This photo taken April 9, 2019, shows, Craig Middle School eighth-graders venting their frustration as their solution in the "Algebra Escape Room" competition. The math contest for advanced students was held at the Abilene Independent School District headquarters in Abilene, Texas. Credit: Ronald W. Erdrich / The Abilene Reporter-News via AP

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When I ask where the other students are from in national events such as Computing Olympiad, Math Competition, and college course lectures, 90 percent are from California, New York, or Massachusetts. I was the only student from Maine at those events.

There is a significant disparity in awareness of educational opportunities between big states and small states. According to the Ivy League statistics, Massachusetts, New Jersey, New York, California, and Texas – so-called big and rich states –  represent the most students in those schools. One major reason is that the network systems in bigger states foster the next generation of prestigious universities.

Reflecting on personal experiences, people from bigger states told me that there is a beneficial feedback loop. Students who graduated from prestigious universities return to their high schools and provide information about how they improved themselves. Then, those high school students accomplish as great students. The longer this convention continues, the better the information about extracurriculars, essay tips, or study guides is accumulated. This cultural competition over better information and opportunities results in both quantitative and qualitative superiority of education.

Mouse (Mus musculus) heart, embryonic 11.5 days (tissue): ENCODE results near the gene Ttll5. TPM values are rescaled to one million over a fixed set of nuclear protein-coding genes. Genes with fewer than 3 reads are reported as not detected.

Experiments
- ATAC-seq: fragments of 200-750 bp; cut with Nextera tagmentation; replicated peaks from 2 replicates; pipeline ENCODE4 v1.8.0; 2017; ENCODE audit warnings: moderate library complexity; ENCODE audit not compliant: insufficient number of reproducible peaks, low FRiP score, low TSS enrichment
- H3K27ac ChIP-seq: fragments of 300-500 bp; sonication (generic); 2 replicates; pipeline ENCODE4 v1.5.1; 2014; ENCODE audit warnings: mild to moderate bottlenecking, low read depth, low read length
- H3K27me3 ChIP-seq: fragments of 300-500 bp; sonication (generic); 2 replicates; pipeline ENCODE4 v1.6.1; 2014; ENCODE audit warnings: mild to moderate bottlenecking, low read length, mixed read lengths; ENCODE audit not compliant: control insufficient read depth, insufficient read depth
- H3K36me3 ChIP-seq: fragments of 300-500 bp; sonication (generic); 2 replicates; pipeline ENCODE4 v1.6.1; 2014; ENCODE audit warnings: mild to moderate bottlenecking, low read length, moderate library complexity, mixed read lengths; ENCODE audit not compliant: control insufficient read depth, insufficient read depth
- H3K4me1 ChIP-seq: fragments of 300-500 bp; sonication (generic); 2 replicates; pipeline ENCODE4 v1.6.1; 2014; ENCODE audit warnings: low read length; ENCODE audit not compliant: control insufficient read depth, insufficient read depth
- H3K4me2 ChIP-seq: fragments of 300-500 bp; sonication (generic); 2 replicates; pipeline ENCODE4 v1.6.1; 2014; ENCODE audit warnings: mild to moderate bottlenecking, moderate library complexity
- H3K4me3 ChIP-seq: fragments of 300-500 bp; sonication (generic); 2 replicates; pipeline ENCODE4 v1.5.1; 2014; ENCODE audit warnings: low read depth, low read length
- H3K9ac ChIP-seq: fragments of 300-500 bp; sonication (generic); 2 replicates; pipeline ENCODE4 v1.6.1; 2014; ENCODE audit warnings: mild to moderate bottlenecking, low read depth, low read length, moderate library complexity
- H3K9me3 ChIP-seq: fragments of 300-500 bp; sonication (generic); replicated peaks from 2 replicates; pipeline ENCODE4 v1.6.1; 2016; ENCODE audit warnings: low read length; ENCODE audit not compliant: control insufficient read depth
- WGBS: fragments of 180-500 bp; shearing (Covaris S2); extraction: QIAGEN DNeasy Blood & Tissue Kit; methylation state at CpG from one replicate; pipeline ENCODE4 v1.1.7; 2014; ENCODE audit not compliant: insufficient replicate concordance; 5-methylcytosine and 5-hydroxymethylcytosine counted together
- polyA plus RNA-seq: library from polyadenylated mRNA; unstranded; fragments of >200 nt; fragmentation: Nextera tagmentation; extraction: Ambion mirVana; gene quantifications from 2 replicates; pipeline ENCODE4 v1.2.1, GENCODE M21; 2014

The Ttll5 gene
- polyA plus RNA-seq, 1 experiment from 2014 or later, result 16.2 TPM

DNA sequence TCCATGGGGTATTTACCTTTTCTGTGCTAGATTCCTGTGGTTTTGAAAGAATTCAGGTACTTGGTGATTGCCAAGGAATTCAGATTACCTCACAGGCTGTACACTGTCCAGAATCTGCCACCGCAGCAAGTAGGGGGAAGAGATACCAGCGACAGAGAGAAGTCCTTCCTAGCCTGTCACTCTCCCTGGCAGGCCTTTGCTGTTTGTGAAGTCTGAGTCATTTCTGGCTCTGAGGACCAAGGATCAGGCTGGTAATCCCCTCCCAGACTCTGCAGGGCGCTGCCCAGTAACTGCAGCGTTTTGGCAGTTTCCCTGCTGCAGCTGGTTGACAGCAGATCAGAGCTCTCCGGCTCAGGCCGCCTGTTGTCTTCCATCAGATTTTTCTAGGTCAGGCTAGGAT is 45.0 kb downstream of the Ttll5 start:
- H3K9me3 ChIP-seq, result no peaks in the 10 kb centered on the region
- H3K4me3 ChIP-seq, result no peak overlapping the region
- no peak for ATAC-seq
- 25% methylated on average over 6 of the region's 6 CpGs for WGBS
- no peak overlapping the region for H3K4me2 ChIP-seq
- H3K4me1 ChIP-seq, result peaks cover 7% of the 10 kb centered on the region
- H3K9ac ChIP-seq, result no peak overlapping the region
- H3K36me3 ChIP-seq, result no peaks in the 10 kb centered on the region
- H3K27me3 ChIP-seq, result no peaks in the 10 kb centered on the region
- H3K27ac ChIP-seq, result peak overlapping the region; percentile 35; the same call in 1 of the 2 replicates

To improve the network systems in smaller states, it is crucial to focus on nationwide educational opportunities such as olympiads, national art fairs, or national sports competitions to raise the standard of the goals. Thus, schools should actively promote seeking student activities beyond the local level or state level. To maximize their potential, schools and the government should provide as many resources as possible regardless of the student’s geographical location.

Eric Lim